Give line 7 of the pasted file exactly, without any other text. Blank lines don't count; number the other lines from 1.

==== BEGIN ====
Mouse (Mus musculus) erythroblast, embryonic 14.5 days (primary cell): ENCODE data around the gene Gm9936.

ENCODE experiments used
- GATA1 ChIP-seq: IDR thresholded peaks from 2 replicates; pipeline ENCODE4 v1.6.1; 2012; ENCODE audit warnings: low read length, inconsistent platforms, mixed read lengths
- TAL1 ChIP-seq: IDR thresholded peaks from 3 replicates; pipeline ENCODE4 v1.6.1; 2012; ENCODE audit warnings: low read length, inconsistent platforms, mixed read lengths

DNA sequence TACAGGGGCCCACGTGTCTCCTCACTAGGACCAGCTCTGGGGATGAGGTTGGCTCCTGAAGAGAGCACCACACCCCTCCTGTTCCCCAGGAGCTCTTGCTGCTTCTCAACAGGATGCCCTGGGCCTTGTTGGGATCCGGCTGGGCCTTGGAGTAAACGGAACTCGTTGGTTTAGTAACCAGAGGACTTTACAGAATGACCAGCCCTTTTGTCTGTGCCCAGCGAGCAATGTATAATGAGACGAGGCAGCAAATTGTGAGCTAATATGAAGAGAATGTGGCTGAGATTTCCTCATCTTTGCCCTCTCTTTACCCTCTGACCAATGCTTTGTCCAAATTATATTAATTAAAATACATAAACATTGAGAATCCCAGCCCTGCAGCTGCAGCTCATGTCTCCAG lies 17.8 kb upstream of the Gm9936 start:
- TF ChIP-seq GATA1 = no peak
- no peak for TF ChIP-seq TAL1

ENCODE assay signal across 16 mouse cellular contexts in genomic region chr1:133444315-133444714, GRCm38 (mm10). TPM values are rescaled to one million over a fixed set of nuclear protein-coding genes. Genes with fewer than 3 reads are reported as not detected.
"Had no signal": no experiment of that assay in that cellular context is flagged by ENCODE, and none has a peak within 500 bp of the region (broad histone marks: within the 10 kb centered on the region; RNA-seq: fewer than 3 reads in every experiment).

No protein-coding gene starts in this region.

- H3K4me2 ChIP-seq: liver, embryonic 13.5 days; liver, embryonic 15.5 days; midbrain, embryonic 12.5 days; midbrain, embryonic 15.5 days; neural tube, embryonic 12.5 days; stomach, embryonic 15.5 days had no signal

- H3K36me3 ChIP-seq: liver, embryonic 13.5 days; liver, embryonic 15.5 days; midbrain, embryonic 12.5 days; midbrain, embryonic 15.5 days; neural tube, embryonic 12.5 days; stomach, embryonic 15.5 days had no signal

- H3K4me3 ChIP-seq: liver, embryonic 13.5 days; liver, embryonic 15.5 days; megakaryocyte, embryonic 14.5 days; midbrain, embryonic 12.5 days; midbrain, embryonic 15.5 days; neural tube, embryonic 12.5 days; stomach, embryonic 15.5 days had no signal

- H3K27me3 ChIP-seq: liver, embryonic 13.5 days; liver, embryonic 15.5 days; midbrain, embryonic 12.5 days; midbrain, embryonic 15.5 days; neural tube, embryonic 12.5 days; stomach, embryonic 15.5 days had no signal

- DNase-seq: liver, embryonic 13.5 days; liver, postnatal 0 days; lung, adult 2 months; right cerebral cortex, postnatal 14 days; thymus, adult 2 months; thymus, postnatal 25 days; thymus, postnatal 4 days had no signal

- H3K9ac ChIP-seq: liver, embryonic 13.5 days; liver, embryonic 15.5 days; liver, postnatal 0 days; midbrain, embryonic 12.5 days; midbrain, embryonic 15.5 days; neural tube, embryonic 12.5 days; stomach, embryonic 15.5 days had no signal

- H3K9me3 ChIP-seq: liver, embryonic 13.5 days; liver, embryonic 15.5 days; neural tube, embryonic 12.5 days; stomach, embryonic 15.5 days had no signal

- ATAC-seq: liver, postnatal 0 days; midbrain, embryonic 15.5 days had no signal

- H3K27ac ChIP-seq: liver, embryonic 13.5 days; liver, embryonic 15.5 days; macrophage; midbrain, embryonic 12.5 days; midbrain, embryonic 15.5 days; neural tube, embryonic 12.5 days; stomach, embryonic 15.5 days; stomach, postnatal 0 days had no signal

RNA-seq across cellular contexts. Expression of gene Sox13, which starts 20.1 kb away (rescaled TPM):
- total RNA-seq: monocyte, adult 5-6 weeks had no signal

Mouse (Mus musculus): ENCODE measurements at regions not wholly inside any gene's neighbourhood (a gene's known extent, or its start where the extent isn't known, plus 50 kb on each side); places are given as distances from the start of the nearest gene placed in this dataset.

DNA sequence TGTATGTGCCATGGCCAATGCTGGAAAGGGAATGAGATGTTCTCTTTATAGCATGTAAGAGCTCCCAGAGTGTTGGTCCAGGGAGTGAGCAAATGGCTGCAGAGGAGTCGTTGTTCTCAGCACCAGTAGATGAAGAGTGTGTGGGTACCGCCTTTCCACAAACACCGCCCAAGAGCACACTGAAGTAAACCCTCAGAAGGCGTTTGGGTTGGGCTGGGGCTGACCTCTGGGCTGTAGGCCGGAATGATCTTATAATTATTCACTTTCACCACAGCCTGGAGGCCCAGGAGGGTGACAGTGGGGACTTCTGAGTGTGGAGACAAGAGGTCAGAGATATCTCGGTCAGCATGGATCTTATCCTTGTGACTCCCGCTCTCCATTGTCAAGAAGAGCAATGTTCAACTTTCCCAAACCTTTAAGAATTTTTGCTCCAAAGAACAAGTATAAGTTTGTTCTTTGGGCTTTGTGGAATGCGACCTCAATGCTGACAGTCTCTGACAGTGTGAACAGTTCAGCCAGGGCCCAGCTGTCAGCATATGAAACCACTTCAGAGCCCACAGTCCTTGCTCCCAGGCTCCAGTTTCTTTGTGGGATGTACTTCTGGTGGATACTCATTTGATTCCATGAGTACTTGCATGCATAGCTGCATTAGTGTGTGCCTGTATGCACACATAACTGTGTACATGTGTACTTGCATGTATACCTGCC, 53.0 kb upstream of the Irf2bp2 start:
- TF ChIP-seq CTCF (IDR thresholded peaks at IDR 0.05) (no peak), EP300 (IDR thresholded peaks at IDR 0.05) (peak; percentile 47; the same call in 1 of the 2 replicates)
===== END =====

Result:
- no peak for TF ChIP-seq TAL1